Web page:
Exercise 17 – The users viewpoint

The task for this exercise is to choose from two or three buildings designed for a particular activity, and attempt to capture the area from the users point of view. This could be with the use of focal length and various viewpoints, either low or from a different angle.

Click on any image to enlarge.

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This image is taken from the inside of a University. The close crop to the left makes the viewer wonder where the stairs lead to, and what may lay behind the archway. I waited for some time for a person to walk down or up the stairs but no-one came through. The image was converted to B&W to bring out the strong lines and shades only B&W can show.

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At first glance this image may seen like any normal front living room, but after a closer look the first thing that appears different is the furniture and decor is old. As the eye leads up the stairs we can see a person sat on a chair. Is the owner of the house, apartment, or a guest? The low viewpoint helps the eye scan into the image and then up the stairway. This si in fact a museum situated on the Wales, England border. I had to wait for some time for other visitors to leave the room so I could get a clear shot. However I couldn’t do anything about the lady on top of the stairs, but later thought this would make an interesting addition to the shot.

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A normal stairway? Maybe not. We can see the pictures on the wall are very old and in fact are antique. Taken in the same museum home as the previous photo, this is a stairway leading up to the main bedrooms. The old wooden carved banister leads the eye down the stairs while taking in the large pictures of what seem to be family members of the household from time gone by. Where do the stairs lead down to, and what is on the next level leading up to the left side? An old wooden chest on the stairway makes you wonder what may lay inside and what treasures maybe hidden, if any. Again I had to wait some time for the stairs to become clear of foot traffic. I found a high viewpoint looking down the stairs worked better than standing at the bottom looking upwards.

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This is a stairway taken in a small village in Wales, which is a residence area into a set of apartments and houses. The bright red stairs leads the eye up into a series of doors, with each set of stairs taking the person to separate levels. I like the colours of the red stairs and blue door which seem to compliment each other, and the large red balcony on the top seems to balance the red stairs on each side of the frame. I thought of taking this shot from front on, but I liked the lines of the steps from this angle better than a flat shot. A low shot would have made the converging verticals too severe so I remained at eye level for this one.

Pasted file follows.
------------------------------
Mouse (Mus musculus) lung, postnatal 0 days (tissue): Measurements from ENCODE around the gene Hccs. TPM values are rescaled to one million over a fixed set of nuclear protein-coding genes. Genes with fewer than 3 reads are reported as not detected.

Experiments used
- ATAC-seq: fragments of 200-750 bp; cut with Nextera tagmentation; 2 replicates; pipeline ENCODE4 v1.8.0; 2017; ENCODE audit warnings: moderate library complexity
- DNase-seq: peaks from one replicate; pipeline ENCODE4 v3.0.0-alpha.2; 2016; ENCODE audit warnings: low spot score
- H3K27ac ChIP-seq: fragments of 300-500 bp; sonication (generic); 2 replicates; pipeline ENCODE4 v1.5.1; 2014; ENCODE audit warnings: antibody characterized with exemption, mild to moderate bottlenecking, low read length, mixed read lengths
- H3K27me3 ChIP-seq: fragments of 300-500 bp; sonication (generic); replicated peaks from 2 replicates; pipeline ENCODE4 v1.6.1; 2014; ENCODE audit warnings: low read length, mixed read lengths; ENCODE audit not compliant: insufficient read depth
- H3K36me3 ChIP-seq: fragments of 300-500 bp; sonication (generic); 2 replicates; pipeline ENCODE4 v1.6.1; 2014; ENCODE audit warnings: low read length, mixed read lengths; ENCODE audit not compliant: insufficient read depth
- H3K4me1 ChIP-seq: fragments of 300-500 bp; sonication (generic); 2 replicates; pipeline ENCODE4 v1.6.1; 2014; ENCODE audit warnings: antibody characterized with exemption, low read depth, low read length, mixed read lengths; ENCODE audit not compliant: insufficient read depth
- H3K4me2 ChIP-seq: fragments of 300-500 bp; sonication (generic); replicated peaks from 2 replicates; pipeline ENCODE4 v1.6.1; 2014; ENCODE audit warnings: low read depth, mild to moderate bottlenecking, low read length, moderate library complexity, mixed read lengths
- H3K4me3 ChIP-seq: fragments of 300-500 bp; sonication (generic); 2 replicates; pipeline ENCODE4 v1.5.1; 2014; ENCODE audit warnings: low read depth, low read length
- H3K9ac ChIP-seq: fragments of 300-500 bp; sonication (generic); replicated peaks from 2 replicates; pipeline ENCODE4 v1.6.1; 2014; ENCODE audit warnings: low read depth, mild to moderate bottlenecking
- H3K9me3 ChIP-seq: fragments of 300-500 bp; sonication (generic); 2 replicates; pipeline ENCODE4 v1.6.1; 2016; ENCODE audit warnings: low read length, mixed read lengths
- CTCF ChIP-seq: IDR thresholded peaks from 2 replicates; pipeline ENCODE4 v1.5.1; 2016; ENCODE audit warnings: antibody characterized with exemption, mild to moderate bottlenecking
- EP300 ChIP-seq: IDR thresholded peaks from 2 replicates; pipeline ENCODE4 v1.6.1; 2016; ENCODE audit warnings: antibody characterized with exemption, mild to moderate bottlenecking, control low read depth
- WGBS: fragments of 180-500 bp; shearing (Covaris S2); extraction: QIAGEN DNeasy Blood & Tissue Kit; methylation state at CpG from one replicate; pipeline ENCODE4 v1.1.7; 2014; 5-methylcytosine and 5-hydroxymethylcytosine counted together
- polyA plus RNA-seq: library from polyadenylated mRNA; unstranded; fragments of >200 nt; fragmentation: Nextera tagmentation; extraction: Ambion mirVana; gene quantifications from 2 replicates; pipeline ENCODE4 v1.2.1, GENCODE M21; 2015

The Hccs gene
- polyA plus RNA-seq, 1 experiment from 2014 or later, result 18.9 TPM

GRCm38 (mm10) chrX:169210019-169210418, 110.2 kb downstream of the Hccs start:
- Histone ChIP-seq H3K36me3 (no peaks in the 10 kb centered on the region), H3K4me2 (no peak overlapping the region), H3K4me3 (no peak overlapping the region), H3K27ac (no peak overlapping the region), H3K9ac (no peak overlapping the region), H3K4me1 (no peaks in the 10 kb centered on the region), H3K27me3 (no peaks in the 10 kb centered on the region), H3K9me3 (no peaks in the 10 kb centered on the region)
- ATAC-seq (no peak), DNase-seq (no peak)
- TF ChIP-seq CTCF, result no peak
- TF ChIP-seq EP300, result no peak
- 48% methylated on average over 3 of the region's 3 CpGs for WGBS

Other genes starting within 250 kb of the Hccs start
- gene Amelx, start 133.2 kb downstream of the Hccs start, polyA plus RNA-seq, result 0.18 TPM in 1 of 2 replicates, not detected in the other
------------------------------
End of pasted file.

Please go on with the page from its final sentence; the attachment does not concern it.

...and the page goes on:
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This shot taken in a gallery shows a lot of negative space, which leads the eye to the person situated in the background of the frame. The eyes are helped into the frame with the wood grain of the floor, which brings the eyes onto each statue piece and then finally onto the framed pictures on the wall. I would have liked the person in the shot to be not so central, but the figures in the picture on the left of the wall help the viewer to look back in to the frame as they seem to be looking at the person walking. One wonders what the central statue piece is on the floor, is was in fact a figure of a dead horse.

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Taken in some office buildings, I waited for my friend to walk by while I placed the camera in a low position on the floor. I didn’t have a camera with a tilt up screen as I was using a Canon 5DMK3, so I set the camera to what I hoped would be a medium DOP at F11 in the hope it wouldn’t focus on the floor nearest the camera. I took a few shots as the two people walked by towards the doors ahead. I positioned the camera so the black squares on the floor would lead towards the figures walking.

Conclusion: